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Holden On: The Last RWD Commodore Rolls of the Line

Holden On: The Last RWD Commodore Rolls of the Line

Today the last Holden Commodore rolled off the assembly line in South Australia. It’s a somber day for automotive enthusiasts and an entire Nation. The company has been churning out Holden products for 69 years in Australia; a legacy halted by the globalization and commoditization of the automobile. With the end of Australian automobile manufacturing, so too ends the affordable rear-wheel-drive V-8 sedan from General Motors.

This day has been in the works for several years. GM announced the closure of the St. Elizabeth plant years in advance; a move undoubtedly to the workers’ logistical benefit in terms of finding new employment, but also a prolonged agony of knowing corporate is killing the dream. Many factors led GM to this decision, including unfavorable exchange rates and an extremely small domestic market.

It’s befitting that the last car to roll off the Holden assembly line today was a red Commodore V-8 sedan. That car is emblematic of the Holden brand and the large dent it has left in the GM world.

America is no stranger to the Commodore. The rear-wheel-drive sedan first arrived in America as the Pontiac G8 sedan back in 2008. In an era in which most domestic GM products in the U.S. were lackluster, the G8 was a breath of fresh air and reignited enthusiasts who were beat down by the cancellation of a host of rear-wheel-drive products under the “Zeta” program. The G8 was sort of a consolation prize for enthusiasts.

One such enthusiast who seized on the Commodore consolation was myself. At age 19, I purchased a 2009.5 G8 GT on June 1, 2009. For the history aficionados, that’s the day General Motors went into chapter 11 bankruptcy protection.

The G8 was the first brand-new car I had ever purchased. I still vividly remember the entire process. Production of the car was already slowing down and, being the picky ass I am, I was assertive in that I only wanted a 2009.5 GT (indicated by a “3” in the VIN). So I made the dealership painstakingly look for a fully-loaded black GT with a specific VIN. Yes, I’m *that* guy.

From day one, I loved that car deeply. It was my wingman through nearly all of my undergrad career; attracting more attention on campus than the heavily-modded Evos and generation-old luxury cars. Hell, I even drove that car to school in winter with its summer-only Potenzas; young and dumb.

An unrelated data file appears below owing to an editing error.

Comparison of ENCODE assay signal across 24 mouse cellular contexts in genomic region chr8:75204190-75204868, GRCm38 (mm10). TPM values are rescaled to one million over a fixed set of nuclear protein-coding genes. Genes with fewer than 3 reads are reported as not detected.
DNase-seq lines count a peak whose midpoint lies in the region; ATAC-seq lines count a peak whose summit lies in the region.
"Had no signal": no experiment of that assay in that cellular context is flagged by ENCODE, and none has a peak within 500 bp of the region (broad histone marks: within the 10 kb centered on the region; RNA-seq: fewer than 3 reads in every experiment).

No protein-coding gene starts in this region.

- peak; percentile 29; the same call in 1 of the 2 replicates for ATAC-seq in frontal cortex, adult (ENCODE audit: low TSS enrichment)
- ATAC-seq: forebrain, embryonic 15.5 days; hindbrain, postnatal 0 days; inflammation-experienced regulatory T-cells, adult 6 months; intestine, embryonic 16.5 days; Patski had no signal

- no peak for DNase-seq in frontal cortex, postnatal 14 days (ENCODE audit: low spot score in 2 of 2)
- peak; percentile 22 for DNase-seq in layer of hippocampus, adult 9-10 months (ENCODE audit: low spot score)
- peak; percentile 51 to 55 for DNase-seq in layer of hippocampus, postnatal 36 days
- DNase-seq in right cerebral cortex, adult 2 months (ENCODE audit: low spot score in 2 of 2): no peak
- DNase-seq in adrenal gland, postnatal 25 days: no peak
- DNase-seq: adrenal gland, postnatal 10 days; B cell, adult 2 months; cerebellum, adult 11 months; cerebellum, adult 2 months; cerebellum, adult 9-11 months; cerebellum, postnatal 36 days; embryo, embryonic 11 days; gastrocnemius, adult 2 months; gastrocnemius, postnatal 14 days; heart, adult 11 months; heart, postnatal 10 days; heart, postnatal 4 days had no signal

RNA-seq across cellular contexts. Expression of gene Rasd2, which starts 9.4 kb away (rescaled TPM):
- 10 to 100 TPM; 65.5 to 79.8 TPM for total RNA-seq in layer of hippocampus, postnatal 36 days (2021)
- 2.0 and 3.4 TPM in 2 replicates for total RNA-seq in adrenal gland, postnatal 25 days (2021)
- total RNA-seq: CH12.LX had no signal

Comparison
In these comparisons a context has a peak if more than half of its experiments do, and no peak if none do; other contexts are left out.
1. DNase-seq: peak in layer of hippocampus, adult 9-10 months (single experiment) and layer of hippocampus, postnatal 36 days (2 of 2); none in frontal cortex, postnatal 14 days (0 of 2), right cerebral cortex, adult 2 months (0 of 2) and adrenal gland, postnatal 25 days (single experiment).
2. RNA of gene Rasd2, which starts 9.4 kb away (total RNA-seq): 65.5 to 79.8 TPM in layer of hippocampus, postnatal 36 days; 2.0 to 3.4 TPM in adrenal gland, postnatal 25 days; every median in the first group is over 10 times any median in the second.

It wasn’t a super-fast car, but it was quick with its truck-derived L76 6.0-liter V-8. I loved the fact it was a big-ass sedan with a backseat that could double as a sofa. I also loved its quirky navigation-display-but-not-really-navigation radio screen, which could not have USB connectivity because the system wasn’t engineered with enough inputs for entertainment-crazed Americans.

Then I graduated, deciding that passing undergrad yielded the reward of a new car. So, I ordered a Cadillac ATS, trading off the beloved G8 for nearly the same price I paid for it brand new three years and 35,000 miles prior. What a mistake that was.

The G8 literally went to the shop one time during my three years. For anyone who knows me, well, you know my ATS was largely a piece of junk.

Today may be marking the end of a legacy; the end of the Australian V-8 sedan. But it’s also ending the last affordable rear-wheel-drive sedan in the global GM lineup (Cadillac doesn’t count), which is certainly a sign of the times for we enthusiasts. More importantly, it’s changing careers and lives for many at Holden.

However, we have memories. With that, I say thank you to the folks at Holden for the memories. This boy from Kansas adored his Commodore; I wish I still had it today.





 

About Nick Saporito

AutoVerdict Senior Editor Nick Saporito began writing about cars at age 13. Nick ran a couple of automotive enthusiast sites for several years, before taking some time off to focus on his career and education. By day he's a marketing executive in the telecom world and by night he hangs out here at AV. You'll find him focusing on tech, design and the industry's future.
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